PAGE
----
Cherry Hill East sophomore Hudson (pictured at far right) has always made a point to donate to the Larc School, a non-profit special education school in Bellmawr that his 12-year-old neighbor attends. However, he decided to go above and beyond by creating a sensory garden at the school for students to experience with their different senses. Hudson managed to raise the $3,000 needed for the project and completed it earlier this summer as part of his Eagle Scout project.
Crow Woods Gardeners
The Crow Woods Gardeners of Haddonfield, an all-volunteer community of more than 100 gardeners led by President Paul Schmeck, are starting a new initiative of giving back by partnering with the Food Bank of South Jersey. They are going to donate all excess produce to the food bank, with all the donations going to people in need. The idea came from gardener Brenda Zadjieka, who has herself delivered up to 100 pounds of fresh tomatoes, cucumbers and more to the food bank since the partnership.
Mount Laurel librarian Marker was recently honored with a Rising Star Award from the New Jersey Library Association thanks to her efforts in expanding the teen programs at the library. Among the many programs she has helmed as the teen librarian, Marker created a Teen Advisory Board to institute fun physical activities like Humans vs. Zombies, as well as creating the Mega Mega Teen Tunes concert event and leading a 65-student summer volunteer group.
Fifth-grader Wicks is not the type of kid to let a few bullies get him down. Despite being picked on for a stuttering problem he’s lived with from a young age, Wicks is sharing his story to inspire other young people with the same issue to overcome their obstacles. Wicks created “L-L-Let Me Finish,” a group that’s raising money for children to attend a camp he himself goes to that supports children with a stutter. Through T-shirt sales and other fundraisers, he and his mother hope to hold workshops and forums to help raise awareness.
Skylar Rae Noyes and Elizabeth Maguire
These two young girls each individually raised funds for the Perkins Center for the Arts, and were recognized in early August. Skylar, 11, raised $400, enough to send one disadvantaged child to summer camp, through lemonade stands and odd jobs. Elizabeth made her birthday party into a charitable event, asking guests to donate to a cause in lieu of gifts; this year, she collected $175 for Perkins.
Medford Police Officers
Police officers from the Medford Township police department gathered to run the 19th leg of the New Jersey Law Enforcement Torch Run for Special Olympics in June. The statewide run is a top fundraiser for the Special Olympics; the local run began in Marlton and ended 20 miles away in Lumberton.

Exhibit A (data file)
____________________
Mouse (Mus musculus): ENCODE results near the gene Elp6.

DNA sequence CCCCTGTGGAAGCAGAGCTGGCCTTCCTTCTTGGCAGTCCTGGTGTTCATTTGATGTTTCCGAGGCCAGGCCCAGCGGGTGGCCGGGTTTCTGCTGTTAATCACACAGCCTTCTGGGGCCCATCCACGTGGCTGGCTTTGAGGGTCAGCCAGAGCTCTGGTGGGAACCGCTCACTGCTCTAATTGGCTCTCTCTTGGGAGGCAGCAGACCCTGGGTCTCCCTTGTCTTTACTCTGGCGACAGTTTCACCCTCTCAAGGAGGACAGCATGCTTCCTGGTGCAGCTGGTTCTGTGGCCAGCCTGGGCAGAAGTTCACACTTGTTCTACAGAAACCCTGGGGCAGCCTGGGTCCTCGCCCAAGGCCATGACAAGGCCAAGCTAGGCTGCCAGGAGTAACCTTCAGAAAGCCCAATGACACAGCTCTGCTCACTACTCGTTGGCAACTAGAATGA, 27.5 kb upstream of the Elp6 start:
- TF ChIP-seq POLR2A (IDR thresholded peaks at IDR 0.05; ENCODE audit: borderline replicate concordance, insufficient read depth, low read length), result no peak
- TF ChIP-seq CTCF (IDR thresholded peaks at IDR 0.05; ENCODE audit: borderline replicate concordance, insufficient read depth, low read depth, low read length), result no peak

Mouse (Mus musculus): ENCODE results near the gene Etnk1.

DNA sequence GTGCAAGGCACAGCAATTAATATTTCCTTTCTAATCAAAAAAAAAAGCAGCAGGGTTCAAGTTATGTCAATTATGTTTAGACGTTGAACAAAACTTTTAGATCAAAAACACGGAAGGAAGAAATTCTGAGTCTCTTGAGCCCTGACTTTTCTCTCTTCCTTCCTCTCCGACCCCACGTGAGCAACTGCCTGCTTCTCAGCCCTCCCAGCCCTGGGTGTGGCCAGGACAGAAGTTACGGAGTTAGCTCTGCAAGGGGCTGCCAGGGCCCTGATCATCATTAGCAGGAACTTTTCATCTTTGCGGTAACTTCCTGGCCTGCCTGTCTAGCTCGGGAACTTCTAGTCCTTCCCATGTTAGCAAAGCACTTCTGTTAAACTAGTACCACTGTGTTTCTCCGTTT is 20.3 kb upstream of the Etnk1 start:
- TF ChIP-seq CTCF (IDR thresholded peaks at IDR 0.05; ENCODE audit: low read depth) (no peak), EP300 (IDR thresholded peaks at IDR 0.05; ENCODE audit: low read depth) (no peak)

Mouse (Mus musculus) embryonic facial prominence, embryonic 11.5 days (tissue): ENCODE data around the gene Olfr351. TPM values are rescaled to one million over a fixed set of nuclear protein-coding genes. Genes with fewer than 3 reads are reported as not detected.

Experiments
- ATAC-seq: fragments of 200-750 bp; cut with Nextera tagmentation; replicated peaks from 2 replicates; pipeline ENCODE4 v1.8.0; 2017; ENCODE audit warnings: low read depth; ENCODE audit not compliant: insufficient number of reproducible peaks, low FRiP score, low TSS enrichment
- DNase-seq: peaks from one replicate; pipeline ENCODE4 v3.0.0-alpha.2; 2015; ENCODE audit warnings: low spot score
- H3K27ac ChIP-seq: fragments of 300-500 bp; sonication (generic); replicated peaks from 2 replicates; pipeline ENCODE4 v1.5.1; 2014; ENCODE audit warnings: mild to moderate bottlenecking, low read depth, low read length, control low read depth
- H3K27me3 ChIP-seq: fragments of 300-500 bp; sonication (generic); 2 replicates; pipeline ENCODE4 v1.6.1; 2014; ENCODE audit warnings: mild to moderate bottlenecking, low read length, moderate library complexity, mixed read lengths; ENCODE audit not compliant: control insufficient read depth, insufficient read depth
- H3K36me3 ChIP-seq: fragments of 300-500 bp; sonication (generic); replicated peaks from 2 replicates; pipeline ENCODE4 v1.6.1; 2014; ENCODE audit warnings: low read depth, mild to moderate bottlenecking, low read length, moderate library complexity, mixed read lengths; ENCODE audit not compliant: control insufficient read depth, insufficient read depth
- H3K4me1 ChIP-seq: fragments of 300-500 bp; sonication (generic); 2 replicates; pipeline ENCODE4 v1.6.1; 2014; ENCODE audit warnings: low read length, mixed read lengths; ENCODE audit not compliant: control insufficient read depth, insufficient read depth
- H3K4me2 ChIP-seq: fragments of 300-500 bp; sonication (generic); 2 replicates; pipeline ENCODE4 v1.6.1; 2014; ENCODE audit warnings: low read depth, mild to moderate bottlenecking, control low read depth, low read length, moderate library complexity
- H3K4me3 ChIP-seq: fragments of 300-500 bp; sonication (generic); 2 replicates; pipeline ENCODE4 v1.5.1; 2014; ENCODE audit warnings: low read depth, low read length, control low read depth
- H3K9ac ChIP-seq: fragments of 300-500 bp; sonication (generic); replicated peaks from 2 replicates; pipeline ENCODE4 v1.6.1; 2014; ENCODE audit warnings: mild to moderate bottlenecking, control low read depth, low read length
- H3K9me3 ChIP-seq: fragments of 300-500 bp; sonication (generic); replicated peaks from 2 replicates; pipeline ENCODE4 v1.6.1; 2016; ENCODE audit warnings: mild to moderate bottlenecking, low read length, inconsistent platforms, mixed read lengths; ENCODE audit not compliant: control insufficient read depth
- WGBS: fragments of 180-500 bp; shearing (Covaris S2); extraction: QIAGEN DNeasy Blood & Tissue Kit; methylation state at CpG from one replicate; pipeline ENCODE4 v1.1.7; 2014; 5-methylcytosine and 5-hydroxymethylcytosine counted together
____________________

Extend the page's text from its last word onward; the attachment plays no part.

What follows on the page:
Donato has made it her mission to educate the community on the dangers of distracted driving. After losing her sister in a head-on collision caused by a texting driver, Donato has given presentations to students across the state, hoping that they hit home for others and help at least one person to put the phone down. Recently, she worked with state Sen. Fred Madden and Assemblyman Paul Moriarty to increase penalties for cell phone use on the road.
Keith Hummel retired in June after 14 years as Voorhees Police chief. During that time, he increased the department’s efficiency by installing mobile data computers in all police vehicles, which gave them access to the police department’s internal system. Hummel’s leadership over the years has also promoted an increase in department projects such as Adopt-a-Cop programs and the development of a crime prevention unit which connects businesses and residents with the police.
Bolger obtained a grant from the Friendship Train Foundation to provide free swim lessons for dozens of inner-city children at Woodcrest Country Club. The kids had a rare opportunity to learn swimming, safety and enjoy free food, thanks to the efforts of Bolger, a Cherry Hill resident and Eastern High School teacher.
Volpa, who retired in July after 27 years at Indian Mills Memorial School, was honored as Volunteer of the Year at the Pine Barrens Festival on July 27. He was recognized for his volunteer contributions to the community, including organizing groups to improve the walking and bike trails in town.
Ionno launched The TAILS Network, a Facebook page that’s home to pictures of adoptable shelter cats and dogs, in mid July, and has already caught the attention of 1,500 people and climbing. The online page seeks to raise awareness about these needy animals and actively works to find homes so that they are not euthanized.
Chief Thaddeus “Ted” Lowden of Evesham Fire-Rescue was honored by the New Jersey Fire and Emergency Medical Services Institute with the C. Kenneth Anderson Lifetime Achievement Award in recognition of his 37 years of service to his community and of his ongoing role of state and national leadership and dedication.
Published (and copyrighted) in Suburban Family Magazine, Volume 3, Issue 6 (August, 2012).
For more info on Suburban Family Magazine, click here.
For information about advertising in Suburban Family Magazine, click here.
To find out where to pick up your copy of Suburban Family Magazine, click here.